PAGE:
I feel a lot of guilt.  For enabling him since high school, for looking the other way because I didn't think he meant any harm.  For not being there the last few years when maybe I could have helped him.  For throwing him out. For not being able to get him the help he needed.  For not letting him know that we were still there for him if he needed us, regardless of the past. But most especially for being the weepy one. My husband (a crier, don't let him fool you) hasn't been as sad as I am. John's closest friend (you know who you are) has been much better at holding it together (although I'm guessing the pair of small sunny faces in your house helps with that, too), and I doubt even his family has cried as much as I have.  What makes it worse, is that I feel like everyone "in his life", his family, his then current friends, etc. would rather forget about the time in his life that he and I were so close because of what happened between us.  Yes it was a hard time in his life, post divorce and post discharge, but ignoring that makes me feel as if I was not important to him, and therefore I have no right to be sad,  Yeah, I know written down like that it makes zero sense, but that's how I feel.  Maybe it makes more sense if I say that I feel like anything I did for him or with him was worthless in the eyes of the people closest to him, and that makes me feel worse.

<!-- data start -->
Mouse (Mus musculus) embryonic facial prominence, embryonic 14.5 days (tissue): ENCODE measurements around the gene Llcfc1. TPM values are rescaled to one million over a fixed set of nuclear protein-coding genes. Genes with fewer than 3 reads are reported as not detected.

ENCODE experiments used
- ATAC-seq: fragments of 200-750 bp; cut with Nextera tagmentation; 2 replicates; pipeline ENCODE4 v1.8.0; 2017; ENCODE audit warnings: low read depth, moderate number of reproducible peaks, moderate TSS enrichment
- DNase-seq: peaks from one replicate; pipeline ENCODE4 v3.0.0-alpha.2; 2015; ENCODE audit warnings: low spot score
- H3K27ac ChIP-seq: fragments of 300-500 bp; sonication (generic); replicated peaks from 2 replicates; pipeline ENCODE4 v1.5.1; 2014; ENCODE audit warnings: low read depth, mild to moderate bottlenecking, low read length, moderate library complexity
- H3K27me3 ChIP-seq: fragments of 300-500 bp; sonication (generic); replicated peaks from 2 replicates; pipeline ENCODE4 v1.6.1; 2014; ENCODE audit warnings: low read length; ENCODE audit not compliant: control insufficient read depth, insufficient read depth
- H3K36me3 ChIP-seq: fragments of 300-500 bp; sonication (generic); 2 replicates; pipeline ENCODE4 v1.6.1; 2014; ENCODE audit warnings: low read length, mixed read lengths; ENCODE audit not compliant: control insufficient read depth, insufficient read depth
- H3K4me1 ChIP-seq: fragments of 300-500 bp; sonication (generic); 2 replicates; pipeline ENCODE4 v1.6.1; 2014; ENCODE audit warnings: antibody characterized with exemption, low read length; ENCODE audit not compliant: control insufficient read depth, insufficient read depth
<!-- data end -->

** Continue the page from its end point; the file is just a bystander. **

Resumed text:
But I think the worst thing of all is that someday I will show pictures and tell stories about Uncle John to small people who will laugh and appreciate how their daddy and his friend did so many silly things but who will never get to meet him.  And he won't get to meet them, who I know he was looking forward to corrupting in his image.

If I don't stop crying, I'm going to get dirty looks later, so I'll finish here.  The moral of this long and rambling diatribe is please, don't ignore that someone has tried to kill themselves or spoken of it.  Even as a joke.  When they are physically well again, that doesn't mean they are mentally ok.  Get them help.  Make sure they get help.  Treat their underlying issues, like alcoholism or depression.  If you don't feel like you can help, find someone who can.  Make sure they take their meds.  And don't give up.  Your friend will thank you for it, and you won't be left behind bewildered.  No one has to die by their own hand or circumstances.

** Some of you may be upset that I chose to relate some of these details.  I feel like it's important for me to say what happened, at least the things I knew about and the reasons he shared with me, in case some one else recognizes the path he took and maybe can intervene in someone else's life.  And really, as anonymous as I try to be, it feels good to say his name again.  If you are really upset, email me and let me know, and I will do some editing.  Comments are closed to avoid the spam monster. Drop a note on facebook or email me if you want to say something.

Posted by caltechgirl at 10:53 AM | TrackBack